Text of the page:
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Triple S Planning and Zoning will spend more time looking at possible amendments to the county's landscape and buffer requirements. The commission agreed Tuesday to hold another public hearing on the issue.
Developers and Shelby County Industrial and Development Foundation members convinced commissioners Tuesday to postpone action on the regulations. The critics did not offer specifics for wanting to delay the 14-page text amendment, which has been ongoing since October.
"Some of it is still so wrong," said developer Jerry Karem, of Karem Properties.
Foes of developers and the foundation said lobbying efforts to postpone the measure amounted to bullying and bribing, after the commission delayed a vote this week, pending more public discussion.
"They've had the same amount of time as the rest of us have had," said Katie Sjothun, a member of the preservation group M.O.R.E., an acronym for Maintain Our Rural Environment. "I think it's ridiculous to start all over."
M.O.R.E. has also opposed relaxed landscape and buffer zone requirements for other reasons.
For more than two months, the commission has studied a proposal to change landscape and buffer requirements. It seemed ready to approve a plan that would reduce the number of plantings a builder or developer would have to install at the edges of property lines.
The proposed changes follow gripes by some builders and developers who claim current regulations are unrealistic, too expensive and discourage businesses that seek to relocate here. Under existing regulations, for example, a commercial site with 200 feet of road frontage would have to plant 15-16 trees at its property edges. Triple S Executive Director Ryan Libke said those landscaping requirements help the county retain its natural beauty, while improving energy efficiency and the environment.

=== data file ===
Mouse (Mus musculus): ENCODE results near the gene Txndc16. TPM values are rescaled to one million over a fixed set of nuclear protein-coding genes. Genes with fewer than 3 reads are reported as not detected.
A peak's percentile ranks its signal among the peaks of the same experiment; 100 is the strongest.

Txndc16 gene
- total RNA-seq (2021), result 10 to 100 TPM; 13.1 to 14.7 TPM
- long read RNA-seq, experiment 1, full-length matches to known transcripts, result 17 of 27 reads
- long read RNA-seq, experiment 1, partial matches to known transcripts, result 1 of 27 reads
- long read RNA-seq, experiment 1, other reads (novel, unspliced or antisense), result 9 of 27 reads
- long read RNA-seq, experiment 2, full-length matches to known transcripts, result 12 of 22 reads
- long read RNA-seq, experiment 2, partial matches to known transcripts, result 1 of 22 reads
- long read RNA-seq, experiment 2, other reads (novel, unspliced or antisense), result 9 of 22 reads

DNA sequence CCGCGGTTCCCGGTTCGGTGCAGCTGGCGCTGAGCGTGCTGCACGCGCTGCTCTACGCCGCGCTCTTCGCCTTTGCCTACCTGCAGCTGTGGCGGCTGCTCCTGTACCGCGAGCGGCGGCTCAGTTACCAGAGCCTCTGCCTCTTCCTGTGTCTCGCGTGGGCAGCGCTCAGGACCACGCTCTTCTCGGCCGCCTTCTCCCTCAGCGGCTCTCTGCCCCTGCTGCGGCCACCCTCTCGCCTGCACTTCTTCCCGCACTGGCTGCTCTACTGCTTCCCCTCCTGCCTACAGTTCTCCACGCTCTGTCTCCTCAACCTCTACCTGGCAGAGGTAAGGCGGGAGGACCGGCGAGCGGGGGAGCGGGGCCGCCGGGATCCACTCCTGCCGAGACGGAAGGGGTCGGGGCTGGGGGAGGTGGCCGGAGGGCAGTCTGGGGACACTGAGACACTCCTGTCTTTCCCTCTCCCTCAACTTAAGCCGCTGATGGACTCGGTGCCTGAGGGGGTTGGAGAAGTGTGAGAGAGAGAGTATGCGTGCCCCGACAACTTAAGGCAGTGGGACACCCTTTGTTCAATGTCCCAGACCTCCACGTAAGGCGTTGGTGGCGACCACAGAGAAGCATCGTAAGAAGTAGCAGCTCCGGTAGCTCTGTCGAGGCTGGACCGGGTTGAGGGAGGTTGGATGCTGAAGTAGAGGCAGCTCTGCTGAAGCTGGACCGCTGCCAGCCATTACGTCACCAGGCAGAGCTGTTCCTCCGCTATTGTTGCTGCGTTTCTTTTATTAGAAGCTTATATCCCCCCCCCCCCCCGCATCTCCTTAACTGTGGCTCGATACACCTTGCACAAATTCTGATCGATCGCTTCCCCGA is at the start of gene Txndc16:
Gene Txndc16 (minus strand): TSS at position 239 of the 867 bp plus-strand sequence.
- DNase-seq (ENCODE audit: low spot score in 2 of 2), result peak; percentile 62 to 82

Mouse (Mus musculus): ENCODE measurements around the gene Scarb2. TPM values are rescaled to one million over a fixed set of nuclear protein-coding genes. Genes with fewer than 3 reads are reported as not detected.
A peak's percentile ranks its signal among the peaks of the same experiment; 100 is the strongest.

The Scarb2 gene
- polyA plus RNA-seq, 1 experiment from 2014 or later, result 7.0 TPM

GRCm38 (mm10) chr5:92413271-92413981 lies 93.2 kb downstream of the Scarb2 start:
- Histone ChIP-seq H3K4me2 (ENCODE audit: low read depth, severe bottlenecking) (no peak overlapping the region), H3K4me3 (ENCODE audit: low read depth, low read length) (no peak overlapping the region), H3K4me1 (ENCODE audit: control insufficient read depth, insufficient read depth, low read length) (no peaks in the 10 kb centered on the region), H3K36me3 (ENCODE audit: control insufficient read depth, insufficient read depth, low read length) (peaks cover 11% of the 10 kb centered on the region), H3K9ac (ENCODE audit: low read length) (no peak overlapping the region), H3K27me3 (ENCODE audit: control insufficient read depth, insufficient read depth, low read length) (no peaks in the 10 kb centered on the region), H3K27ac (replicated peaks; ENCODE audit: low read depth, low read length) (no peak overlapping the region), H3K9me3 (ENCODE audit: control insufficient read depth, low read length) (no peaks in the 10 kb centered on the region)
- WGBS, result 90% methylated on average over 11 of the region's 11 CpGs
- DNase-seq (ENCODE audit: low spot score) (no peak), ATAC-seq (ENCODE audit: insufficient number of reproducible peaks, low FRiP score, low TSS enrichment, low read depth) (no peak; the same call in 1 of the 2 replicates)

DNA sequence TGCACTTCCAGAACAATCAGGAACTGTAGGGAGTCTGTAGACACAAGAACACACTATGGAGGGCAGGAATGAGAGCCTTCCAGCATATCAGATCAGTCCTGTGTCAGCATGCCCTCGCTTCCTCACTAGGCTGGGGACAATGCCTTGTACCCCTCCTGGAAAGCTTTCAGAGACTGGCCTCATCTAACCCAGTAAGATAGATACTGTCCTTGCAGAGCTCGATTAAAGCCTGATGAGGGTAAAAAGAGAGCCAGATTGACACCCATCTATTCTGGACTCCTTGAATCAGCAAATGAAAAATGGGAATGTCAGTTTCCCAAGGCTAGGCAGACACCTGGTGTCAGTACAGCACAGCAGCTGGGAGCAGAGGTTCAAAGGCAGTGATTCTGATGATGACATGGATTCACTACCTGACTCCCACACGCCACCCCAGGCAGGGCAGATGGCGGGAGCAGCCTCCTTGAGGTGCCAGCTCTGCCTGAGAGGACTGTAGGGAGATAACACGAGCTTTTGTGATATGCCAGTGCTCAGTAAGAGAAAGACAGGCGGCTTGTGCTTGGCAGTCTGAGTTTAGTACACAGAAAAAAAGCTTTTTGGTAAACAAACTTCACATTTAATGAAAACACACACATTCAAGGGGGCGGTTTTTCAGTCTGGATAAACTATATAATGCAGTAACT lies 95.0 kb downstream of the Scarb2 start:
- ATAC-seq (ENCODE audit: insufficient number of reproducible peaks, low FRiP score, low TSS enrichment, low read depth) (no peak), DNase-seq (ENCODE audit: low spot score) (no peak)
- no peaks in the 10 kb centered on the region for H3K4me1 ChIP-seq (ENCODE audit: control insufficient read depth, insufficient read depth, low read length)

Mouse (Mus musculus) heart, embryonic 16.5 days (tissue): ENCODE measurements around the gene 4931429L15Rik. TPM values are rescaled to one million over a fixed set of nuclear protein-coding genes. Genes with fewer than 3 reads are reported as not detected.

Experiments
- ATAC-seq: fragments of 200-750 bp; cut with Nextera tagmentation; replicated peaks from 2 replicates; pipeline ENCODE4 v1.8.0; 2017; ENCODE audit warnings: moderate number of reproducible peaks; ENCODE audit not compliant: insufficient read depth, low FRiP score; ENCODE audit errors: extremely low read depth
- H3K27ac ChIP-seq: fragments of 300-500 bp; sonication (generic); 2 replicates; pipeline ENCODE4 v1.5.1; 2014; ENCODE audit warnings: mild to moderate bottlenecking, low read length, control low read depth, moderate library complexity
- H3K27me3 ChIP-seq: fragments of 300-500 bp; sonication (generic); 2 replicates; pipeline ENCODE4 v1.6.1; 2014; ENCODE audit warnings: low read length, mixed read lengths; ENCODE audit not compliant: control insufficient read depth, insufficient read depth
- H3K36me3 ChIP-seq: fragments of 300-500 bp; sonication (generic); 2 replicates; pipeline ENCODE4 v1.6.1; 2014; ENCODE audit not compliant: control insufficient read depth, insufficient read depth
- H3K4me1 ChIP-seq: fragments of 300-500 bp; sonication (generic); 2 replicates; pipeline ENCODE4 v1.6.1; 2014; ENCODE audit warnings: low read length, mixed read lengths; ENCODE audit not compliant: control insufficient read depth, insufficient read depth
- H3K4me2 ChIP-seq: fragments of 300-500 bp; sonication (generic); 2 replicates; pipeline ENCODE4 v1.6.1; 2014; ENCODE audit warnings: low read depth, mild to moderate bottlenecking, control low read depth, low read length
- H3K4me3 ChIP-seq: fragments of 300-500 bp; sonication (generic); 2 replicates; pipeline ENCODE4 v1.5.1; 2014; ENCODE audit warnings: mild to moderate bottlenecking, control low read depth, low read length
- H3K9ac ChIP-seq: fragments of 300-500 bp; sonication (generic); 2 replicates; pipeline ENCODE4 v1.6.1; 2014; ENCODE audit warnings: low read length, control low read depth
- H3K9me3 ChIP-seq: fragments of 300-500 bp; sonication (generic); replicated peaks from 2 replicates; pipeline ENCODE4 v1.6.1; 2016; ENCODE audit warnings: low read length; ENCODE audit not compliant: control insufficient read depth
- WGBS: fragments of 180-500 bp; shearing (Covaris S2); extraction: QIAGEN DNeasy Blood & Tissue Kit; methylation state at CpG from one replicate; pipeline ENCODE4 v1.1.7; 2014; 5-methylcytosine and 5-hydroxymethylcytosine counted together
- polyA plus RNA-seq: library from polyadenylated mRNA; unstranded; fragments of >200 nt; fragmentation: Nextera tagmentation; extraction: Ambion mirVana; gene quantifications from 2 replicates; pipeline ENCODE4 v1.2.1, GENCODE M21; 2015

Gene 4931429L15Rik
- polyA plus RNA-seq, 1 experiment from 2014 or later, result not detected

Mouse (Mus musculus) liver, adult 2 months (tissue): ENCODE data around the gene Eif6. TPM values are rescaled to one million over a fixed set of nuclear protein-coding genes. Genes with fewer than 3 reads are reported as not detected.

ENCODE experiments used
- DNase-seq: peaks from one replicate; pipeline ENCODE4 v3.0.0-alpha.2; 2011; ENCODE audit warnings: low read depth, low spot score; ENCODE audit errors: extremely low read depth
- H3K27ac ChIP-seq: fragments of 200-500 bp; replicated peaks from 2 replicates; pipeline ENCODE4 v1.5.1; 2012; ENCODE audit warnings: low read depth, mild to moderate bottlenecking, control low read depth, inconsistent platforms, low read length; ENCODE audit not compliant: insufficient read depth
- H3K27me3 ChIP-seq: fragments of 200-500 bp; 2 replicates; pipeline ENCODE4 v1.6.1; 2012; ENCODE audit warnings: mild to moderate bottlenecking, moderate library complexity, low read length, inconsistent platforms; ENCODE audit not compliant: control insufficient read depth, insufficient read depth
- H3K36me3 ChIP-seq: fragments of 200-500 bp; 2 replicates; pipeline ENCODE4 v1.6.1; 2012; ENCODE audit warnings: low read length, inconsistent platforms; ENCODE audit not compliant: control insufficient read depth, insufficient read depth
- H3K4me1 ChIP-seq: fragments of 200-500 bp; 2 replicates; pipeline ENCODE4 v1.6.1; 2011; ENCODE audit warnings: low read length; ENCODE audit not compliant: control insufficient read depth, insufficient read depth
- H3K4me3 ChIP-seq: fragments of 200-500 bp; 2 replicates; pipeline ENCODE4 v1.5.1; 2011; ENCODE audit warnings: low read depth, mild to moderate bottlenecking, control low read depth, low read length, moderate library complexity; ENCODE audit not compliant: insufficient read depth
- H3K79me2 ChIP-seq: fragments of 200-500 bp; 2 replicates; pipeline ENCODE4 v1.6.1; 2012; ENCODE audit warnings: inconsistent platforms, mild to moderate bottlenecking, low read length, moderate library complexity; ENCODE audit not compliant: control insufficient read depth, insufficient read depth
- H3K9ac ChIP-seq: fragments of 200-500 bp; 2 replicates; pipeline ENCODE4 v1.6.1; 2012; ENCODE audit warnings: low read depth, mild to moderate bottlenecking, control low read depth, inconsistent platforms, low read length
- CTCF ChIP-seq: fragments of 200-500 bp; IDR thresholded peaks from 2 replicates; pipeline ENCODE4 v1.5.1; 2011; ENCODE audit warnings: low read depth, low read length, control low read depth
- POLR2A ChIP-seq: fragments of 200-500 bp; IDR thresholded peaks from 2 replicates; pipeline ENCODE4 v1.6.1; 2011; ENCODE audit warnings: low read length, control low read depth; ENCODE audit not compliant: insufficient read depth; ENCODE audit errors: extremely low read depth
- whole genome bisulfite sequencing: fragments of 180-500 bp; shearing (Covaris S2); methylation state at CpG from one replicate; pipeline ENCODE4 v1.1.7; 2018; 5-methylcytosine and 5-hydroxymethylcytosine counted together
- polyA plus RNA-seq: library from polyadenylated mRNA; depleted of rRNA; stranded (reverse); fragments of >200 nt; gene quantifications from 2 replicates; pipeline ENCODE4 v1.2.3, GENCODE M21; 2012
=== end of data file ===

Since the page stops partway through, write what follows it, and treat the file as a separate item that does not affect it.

The commission held a public hearing Nov. 20 about the proposed text amendment and allowed written comment until Dec. 4.
Libke said during that time the foundation expressed disapproval of the plan, but did not indicate any specific problems with it.
Triple S chairman Gil Tucker expressed dismay Tuesday about the vote's postponement.
"This has gone on for two months," he told those who opposed a vote on the matter. "You've had ample time to submit written suggestions or speak on the matter."
Tucker said additional meetings would amount to increased costs for the commission.
Marshall Long, vice president of the industrial foundation, offered to pay for those costs, a bid the commission's attorney said was out of line.
Still, a 4-2 majority on the commission found it reasonable to collect more input on the matter.
"We don't know if we're close to a deal everyone is happy with," commissioner Larry Stewart said.
Most commissioners agreed that additional "substantive" input could help them secure a policy that best serves the county's interest.
"But it can't be 'I don't like it.' And that's all I've heard so far," said commissioner Ed Rudolph.
Libke said an upcoming workshop could help the commission achieve a compromise.
"I hope that everyone that wants to speak about this issue comes out and comes to these meetings, he said. "I hope they don't stay at home in their recliners watching t.v."
The public workshop is set for 6:30 p.m. Jan. 22, at the Stratton Community Center.